There is also strong evidence that psychopaths tend to stay focused on a task - they can't or don't stop despite signals and cues from the environment that other people would find hard to ignore. Those skills may make them capable, if callous, CEOs. In the extreme cases, it may make them heartless to the pleading cries of their murder victims.
While Dr. Kiehl does his work in prisons, Dr. Gao and her colleagues recruited volunteers for some of their brain imaging studies from temporary employment agencies in Los Angeles. They found more of them had been in jail compared to the general population and some scored high on measures of psychopathic personality traits, reporting that they had done things such as running over someone in their car because they were mad at them.
"There are plenty of perfectly normal people in temp agencies - our goal was to get a good range of people then to correlate brain imaging results with measures of psychopathic personality," says Dr. Gao's colleague Andrea Glenn, a doctoral student at the University of Pennsylvania.
Ms. Glenn is interested in the genetic factors that appear to play an important role in psychopathy. "I think the main thing that we know is that psychopathic traits are moderately to highly heritable," she says. A number of candidate genes have been identified, but a large number of genes likely influence the condition.
"By identifying some of them we may be able to understand which individuals have which factors, and may be able to tailor treatments to a given individual's biology."
But first, researchers also need to understand how those genes are linked to brain deficits that have been documented in psychopathy and the role environmental factors play.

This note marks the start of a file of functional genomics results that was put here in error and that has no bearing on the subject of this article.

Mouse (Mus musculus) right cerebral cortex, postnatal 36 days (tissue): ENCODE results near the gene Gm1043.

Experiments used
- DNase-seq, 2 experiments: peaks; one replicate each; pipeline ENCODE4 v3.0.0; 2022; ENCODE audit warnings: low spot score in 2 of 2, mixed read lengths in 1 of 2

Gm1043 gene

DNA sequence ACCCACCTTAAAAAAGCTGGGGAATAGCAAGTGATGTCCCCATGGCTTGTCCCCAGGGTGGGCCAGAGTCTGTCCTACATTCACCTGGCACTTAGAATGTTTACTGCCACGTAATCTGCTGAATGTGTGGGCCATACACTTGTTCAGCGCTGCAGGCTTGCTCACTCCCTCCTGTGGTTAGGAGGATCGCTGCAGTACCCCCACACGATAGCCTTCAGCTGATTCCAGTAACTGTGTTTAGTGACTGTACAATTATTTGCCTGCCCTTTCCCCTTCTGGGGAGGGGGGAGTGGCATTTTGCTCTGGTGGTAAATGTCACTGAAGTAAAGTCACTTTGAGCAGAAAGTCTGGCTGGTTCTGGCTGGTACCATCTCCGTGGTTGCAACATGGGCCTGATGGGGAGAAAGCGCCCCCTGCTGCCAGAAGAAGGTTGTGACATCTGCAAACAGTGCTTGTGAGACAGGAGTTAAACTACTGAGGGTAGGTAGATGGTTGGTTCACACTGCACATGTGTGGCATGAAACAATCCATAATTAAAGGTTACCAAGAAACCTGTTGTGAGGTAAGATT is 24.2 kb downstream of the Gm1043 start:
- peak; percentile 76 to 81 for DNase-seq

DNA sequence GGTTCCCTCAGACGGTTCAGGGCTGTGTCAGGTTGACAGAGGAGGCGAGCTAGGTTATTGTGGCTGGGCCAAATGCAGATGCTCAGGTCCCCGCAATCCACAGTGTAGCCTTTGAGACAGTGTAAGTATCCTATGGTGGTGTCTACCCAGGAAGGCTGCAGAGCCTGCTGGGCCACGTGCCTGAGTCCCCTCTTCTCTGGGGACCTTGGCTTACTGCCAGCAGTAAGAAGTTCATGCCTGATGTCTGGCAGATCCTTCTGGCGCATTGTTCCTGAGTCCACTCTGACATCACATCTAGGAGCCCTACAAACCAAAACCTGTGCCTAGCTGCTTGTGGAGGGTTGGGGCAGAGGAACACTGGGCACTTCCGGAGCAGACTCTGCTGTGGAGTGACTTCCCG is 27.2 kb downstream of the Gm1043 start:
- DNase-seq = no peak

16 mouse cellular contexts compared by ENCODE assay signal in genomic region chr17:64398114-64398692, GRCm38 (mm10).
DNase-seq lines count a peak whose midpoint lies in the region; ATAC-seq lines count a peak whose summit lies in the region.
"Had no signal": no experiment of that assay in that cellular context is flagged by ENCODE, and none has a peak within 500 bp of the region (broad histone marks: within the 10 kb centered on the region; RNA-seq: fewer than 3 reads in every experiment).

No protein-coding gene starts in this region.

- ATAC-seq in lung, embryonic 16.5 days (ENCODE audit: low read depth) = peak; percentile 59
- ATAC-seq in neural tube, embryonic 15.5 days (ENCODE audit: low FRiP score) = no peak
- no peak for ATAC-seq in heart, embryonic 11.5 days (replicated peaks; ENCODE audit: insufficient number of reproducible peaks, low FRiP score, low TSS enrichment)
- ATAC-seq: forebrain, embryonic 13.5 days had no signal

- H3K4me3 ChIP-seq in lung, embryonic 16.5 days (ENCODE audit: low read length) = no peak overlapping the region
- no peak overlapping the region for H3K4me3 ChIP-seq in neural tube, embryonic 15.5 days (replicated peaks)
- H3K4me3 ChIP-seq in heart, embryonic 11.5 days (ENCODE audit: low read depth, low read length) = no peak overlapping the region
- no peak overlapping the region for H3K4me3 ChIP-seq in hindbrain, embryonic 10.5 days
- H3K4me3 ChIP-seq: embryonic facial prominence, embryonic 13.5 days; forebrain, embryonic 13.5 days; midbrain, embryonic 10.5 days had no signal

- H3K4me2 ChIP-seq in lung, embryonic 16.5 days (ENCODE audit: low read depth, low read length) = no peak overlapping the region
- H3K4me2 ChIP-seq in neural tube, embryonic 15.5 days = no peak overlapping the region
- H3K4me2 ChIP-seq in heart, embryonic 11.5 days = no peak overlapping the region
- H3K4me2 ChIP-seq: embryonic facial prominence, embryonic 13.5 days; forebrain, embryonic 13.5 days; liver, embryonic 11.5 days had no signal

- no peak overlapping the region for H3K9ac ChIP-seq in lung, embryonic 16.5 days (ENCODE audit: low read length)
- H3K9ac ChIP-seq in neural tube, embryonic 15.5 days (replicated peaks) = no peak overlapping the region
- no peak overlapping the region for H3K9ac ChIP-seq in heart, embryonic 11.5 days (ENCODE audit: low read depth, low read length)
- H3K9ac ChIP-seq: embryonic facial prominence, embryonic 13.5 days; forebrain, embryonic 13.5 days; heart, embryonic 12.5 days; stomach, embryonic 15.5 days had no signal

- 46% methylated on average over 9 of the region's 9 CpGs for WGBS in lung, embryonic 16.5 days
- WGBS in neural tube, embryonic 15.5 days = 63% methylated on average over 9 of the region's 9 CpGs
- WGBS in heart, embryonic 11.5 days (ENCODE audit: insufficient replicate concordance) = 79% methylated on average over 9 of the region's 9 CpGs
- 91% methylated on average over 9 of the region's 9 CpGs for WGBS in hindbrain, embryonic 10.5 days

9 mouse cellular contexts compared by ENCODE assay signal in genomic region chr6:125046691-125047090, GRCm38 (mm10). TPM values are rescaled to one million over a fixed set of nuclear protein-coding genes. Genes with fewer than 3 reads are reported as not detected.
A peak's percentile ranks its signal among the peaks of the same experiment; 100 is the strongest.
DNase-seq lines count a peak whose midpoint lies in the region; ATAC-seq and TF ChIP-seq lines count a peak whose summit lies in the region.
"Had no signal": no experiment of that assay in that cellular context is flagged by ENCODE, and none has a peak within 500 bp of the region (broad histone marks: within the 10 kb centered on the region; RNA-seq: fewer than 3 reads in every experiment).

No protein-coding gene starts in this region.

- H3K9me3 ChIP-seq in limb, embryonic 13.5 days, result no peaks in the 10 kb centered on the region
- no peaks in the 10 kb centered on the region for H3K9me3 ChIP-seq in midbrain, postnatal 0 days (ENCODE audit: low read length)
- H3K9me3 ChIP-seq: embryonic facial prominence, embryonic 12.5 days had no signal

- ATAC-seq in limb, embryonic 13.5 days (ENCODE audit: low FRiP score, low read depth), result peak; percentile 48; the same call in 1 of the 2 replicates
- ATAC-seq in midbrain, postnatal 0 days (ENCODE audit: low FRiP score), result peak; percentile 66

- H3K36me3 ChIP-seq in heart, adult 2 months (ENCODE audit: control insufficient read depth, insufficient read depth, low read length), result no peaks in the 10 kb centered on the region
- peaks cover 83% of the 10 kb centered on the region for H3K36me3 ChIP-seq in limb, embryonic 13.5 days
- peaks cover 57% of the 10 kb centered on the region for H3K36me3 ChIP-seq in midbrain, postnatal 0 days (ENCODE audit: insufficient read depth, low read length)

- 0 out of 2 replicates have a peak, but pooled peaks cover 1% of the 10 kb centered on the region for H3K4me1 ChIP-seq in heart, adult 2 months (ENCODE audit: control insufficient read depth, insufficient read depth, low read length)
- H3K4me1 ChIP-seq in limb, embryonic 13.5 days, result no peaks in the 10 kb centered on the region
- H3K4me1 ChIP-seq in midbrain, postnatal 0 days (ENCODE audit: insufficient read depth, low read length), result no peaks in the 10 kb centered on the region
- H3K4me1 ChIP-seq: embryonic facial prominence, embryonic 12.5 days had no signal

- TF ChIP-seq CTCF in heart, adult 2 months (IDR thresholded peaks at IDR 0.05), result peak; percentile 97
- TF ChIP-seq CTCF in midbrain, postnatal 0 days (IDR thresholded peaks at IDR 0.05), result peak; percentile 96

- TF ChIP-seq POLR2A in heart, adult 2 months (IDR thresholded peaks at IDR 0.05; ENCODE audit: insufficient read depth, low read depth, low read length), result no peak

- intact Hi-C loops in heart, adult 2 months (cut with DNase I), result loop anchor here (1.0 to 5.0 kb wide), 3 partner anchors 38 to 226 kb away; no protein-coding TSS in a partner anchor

The theory is that neglect, abuse and early trauma somehow desensitize children to the feelings of others, says Dr. Kiehl, but it still has not been proven. Not all psychopaths had horrible childhoods. Some come from stable families. Millions of children are abused he says, but don't become psychopaths.
In one of her studies, Dr. Gao found that children who lived apart from their parents in the first three years of life were more likely to have psychopathic personalities. This suggests that failure to bond may play a role, she says. She also found that adults who reported they were neglected by their mothers when they were children were also more likely to have difficulty with empathy, and other psychopathic traits.
But every child showing signs of callousness and fearlessness isn't a psychopath in the making - although it certainly increases the odds. It is rare for people to become callous and unfeeling as adults if they began life as caring, empathetic children, says Paul Frick, a psychologist at the University of New Orleans, who studies anti-social behaviour and develops therapies for anti-social children. These troubled kids learn to conform quickly, often even fooling researchers by posing as model citizens until the end of the day, when, denied a reward, they become nasty intimidators even with adults.
But one study that followed 12-year-olds with these traits into adulthood found that only about 20 per cent met the measurement for psychopathy. Genes may lay the foundation, but environment builds upon it. A fearless child with callous traits who lives in a stable, supportive home with a parents that can afford to send him skiing as an outlet for his risk-taking has better outcomes than one raised in a poor family where the parents have few resources.
In the past, it was argued that psychopaths could not be treated - therapy sessions appeared to have no impact on their recidivism rates, and they often emerged having learned new skills about human nature that made them better manipulators. Some new research, however, has shown progress in teaching empathy to young children, as well as the benefits of very intense therapy for adult criminals.
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